Column  |       Type       | Modifiers
----------+------------------+-----------
 gid      | integer          | not null
 class_id | integer          |
 length   | double precision |
 name     | character(200)   |
 the_geom | geometry         |
Indexes:
    "ways_pkey" PRIMARY KEY, btree (gid)
    "geom_idx" gist (the_geom)
Check constraints:
    "enforce_dims_the_geom" CHECK (ndims(the_geom) = 2)
    "enforce_geotype_the_geom" CHECK (geometrytype(the_geom) =
              'MULTILINESTRING'::text OR the_geom IS NULL)
    "enforce_srid_the_geom" CHECK (srid(the_geom) = 4326)

It is common that road network data provides at least the following information:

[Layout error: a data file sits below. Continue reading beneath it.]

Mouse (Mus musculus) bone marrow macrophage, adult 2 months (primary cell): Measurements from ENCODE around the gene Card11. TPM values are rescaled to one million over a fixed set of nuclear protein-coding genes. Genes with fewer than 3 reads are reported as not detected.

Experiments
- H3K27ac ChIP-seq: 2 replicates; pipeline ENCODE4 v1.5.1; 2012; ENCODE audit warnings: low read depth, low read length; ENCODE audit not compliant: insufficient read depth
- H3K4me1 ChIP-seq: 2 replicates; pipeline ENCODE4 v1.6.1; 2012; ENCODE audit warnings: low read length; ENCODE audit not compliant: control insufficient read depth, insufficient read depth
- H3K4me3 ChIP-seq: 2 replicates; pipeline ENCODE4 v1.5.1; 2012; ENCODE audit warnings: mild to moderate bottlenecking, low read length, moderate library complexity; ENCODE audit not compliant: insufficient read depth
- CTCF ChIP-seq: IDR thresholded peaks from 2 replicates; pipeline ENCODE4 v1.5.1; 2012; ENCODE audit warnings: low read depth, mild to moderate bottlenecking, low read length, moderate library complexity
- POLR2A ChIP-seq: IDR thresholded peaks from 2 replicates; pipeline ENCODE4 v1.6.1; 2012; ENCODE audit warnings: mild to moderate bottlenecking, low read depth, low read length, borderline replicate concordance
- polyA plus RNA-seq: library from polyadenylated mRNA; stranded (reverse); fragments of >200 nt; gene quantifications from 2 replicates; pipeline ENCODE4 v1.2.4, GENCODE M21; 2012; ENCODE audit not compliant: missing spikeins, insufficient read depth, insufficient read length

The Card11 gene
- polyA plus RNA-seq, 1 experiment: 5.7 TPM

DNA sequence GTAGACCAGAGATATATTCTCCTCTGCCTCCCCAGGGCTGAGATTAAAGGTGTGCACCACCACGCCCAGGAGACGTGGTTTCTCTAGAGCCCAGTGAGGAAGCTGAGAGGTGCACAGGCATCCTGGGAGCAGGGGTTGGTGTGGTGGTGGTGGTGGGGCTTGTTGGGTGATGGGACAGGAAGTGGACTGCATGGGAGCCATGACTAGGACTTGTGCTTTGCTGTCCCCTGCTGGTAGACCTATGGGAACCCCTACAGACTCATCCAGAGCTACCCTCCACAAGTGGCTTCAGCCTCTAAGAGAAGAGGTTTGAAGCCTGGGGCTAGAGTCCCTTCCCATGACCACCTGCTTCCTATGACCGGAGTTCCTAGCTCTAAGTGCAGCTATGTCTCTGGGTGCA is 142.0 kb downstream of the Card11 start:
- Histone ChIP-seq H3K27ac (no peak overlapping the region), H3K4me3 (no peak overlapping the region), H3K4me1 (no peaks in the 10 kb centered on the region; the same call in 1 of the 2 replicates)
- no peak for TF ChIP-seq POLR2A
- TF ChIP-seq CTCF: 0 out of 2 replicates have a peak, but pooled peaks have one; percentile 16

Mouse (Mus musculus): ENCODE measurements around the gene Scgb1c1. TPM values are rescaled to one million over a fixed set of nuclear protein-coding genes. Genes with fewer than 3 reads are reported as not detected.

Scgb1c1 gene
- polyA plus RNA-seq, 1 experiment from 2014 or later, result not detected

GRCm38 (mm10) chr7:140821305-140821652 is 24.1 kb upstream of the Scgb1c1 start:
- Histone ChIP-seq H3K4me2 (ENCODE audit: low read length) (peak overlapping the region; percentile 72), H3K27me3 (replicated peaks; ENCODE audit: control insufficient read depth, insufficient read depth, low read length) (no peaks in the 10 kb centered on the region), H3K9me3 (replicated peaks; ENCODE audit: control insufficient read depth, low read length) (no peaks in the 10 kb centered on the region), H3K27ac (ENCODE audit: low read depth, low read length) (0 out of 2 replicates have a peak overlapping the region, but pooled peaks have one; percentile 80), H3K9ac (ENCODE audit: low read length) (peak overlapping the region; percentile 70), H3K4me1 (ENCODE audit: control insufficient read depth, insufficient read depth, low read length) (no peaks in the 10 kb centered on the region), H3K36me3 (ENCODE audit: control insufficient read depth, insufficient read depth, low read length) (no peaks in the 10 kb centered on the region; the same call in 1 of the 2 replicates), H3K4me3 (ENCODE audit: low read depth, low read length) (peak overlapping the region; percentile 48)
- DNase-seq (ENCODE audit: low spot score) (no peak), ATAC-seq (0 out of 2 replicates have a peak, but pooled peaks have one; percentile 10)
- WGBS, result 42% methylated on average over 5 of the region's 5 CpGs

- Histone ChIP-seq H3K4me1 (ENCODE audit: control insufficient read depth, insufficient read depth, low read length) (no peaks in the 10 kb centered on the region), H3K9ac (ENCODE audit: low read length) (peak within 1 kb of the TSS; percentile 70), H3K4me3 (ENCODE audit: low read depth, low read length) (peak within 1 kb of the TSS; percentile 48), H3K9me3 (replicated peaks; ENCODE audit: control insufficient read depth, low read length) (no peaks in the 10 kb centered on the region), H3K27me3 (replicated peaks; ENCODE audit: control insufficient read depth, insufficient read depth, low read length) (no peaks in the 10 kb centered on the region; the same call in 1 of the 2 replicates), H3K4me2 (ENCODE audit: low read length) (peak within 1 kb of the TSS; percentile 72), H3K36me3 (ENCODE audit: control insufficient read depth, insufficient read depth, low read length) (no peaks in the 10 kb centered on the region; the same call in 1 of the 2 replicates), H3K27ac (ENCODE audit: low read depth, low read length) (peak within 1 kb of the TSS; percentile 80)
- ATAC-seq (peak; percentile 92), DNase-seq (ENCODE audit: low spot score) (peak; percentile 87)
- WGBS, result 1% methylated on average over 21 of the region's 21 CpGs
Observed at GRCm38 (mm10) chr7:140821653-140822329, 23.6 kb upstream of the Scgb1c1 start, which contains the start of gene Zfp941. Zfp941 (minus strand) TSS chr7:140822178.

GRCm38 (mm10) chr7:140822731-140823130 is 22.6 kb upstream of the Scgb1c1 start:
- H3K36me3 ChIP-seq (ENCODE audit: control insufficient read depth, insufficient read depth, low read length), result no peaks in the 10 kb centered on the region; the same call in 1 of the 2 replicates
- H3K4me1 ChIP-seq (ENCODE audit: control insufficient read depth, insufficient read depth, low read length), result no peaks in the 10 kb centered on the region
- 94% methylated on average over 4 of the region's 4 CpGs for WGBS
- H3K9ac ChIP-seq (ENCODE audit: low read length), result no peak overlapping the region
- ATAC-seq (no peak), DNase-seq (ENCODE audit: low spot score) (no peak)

• Road link ID (gid)
  • Road class (class_id)
  • Road link length (length)
  • Road name (name)
  • Road geometry (the_geom)

This allows to display the road network as a PostGIS layer in GIS software, for example in QGIS. Though it is not sufficient for routing, because it doesn't contain network topology information.

For the next steps we need to start the PostgreSQL command line tool

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... or use PgAdmin III.

Calculate topology

Having your data imported into a PostgreSQL database usually requires one more step for pgRouting. You have to make sure that your data provides a correct network topology, which consists of information about source and target ID of each road link.